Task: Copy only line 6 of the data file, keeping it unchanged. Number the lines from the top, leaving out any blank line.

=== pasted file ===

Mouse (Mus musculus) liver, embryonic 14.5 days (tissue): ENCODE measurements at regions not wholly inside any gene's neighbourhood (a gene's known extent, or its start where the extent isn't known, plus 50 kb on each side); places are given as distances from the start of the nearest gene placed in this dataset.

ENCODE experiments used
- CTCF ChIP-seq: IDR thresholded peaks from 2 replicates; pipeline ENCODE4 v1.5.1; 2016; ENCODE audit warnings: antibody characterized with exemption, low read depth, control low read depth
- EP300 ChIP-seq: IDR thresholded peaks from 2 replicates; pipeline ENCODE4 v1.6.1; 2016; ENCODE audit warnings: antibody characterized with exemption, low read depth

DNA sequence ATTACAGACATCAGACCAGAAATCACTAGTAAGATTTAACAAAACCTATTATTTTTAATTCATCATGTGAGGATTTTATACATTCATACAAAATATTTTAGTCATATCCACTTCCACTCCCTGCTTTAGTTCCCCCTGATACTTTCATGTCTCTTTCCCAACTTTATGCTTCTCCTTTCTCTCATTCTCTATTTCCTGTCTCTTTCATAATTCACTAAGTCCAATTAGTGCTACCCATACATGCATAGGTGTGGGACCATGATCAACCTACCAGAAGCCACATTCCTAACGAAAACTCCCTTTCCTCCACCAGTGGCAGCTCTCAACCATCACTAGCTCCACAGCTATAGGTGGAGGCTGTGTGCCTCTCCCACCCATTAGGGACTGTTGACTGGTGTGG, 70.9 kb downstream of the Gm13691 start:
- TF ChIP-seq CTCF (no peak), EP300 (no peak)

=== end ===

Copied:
- TF ChIP-seq CTCF (no peak), EP300 (no peak)